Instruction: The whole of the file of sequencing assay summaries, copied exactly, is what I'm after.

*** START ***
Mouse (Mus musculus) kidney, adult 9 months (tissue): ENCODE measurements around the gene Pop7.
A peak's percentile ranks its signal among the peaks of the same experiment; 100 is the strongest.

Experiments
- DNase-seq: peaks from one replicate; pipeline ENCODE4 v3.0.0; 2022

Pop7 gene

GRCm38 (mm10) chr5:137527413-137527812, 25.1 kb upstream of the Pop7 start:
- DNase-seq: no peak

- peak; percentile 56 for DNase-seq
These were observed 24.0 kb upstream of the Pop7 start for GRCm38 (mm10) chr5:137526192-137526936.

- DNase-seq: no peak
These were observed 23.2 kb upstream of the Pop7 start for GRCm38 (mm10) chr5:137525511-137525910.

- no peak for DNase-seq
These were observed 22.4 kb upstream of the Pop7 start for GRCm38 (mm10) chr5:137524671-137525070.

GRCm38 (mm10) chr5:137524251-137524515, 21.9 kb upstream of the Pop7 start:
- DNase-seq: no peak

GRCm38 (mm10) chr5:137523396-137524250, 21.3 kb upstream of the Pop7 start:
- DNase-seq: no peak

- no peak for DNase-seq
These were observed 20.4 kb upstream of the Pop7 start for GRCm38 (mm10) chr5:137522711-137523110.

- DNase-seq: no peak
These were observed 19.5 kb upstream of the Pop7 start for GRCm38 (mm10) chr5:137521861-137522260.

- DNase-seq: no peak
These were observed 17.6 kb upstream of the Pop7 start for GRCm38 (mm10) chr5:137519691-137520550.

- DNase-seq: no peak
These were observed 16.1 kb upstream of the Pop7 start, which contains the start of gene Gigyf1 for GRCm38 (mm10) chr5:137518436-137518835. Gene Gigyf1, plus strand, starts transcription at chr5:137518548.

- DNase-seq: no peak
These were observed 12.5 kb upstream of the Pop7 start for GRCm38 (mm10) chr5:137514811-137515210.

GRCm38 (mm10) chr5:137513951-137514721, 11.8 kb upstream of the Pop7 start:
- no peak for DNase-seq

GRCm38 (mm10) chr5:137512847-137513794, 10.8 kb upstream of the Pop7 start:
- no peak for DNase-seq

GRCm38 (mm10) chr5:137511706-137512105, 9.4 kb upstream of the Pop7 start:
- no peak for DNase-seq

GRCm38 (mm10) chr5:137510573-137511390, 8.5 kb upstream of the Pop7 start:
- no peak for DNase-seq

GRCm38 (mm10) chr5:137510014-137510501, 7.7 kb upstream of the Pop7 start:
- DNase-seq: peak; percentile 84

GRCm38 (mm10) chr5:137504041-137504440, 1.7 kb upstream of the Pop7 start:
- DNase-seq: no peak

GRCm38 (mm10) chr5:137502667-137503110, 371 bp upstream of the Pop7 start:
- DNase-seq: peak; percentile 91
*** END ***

Mouse (Mus musculus) kidney, adult 9 months (tissue): ENCODE measurements around the gene Pop7.
A peak's percentile ranks its signal among the peaks of the same experiment; 100 is the strongest.

Experiments
- DNase-seq: peaks from one replicate; pipeline ENCODE4 v3.0.0; 2022

Pop7 gene

GRCm38 (mm10) chr5:137527413-137527812, 25.1 kb upstream of the Pop7 start:
- DNase-seq: no peak

- peak; percentile 56 for DNase-seq
These were observed 24.0 kb upstream of the Pop7 start for GRCm38 (mm10) chr5:137526192-137526936.

- DNase-seq: no peak
These were observed 23.2 kb upstream of the Pop7 start for GRCm38 (mm10) chr5:137525511-137525910.

- no peak for DNase-seq
These were observed 22.4 kb upstream of the Pop7 start for GRCm38 (mm10) chr5:137524671-137525070.

GRCm38 (mm10) chr5:137524251-137524515, 21.9 kb upstream of the Pop7 start:
- DNase-seq: no peak

GRCm38 (mm10) chr5:137523396-137524250, 21.3 kb upstream of the Pop7 start:
- DNase-seq: no peak

- no peak for DNase-seq
These were observed 20.4 kb upstream of the Pop7 start for GRCm38 (mm10) chr5:137522711-137523110.

- DNase-seq: no peak
These were observed 19.5 kb upstream of the Pop7 start for GRCm38 (mm10) chr5:137521861-137522260.

- DNase-seq: no peak
These were observed 17.6 kb upstream of the Pop7 start for GRCm38 (mm10) chr5:137519691-137520550.

- DNase-seq: no peak
These were observed 16.1 kb upstream of the Pop7 start, which contains the start of gene Gigyf1 for GRCm38 (mm10) chr5:137518436-137518835. Gene Gigyf1, plus strand, starts transcription at chr5:137518548.

- DNase-seq: no peak
These were observed 12.5 kb upstream of the Pop7 start for GRCm38 (mm10) chr5:137514811-137515210.

GRCm38 (mm10) chr5:137513951-137514721, 11.8 kb upstream of the Pop7 start:
- no peak for DNase-seq

GRCm38 (mm10) chr5:137512847-137513794, 10.8 kb upstream of the Pop7 start:
- no peak for DNase-seq

GRCm38 (mm10) chr5:137511706-137512105, 9.4 kb upstream of the Pop7 start:
- no peak for DNase-seq

GRCm38 (mm10) chr5:137510573-137511390, 8.5 kb upstream of the Pop7 start:
- no peak for DNase-seq

GRCm38 (mm10) chr5:137510014-137510501, 7.7 kb upstream of the Pop7 start:
- DNase-seq: peak; percentile 84

GRCm38 (mm10) chr5:137504041-137504440, 1.7 kb upstream of the Pop7 start:
- DNase-seq: no peak

GRCm38 (mm10) chr5:137502667-137503110, 371 bp upstream of the Pop7 start:
- DNase-seq: peak; percentile 91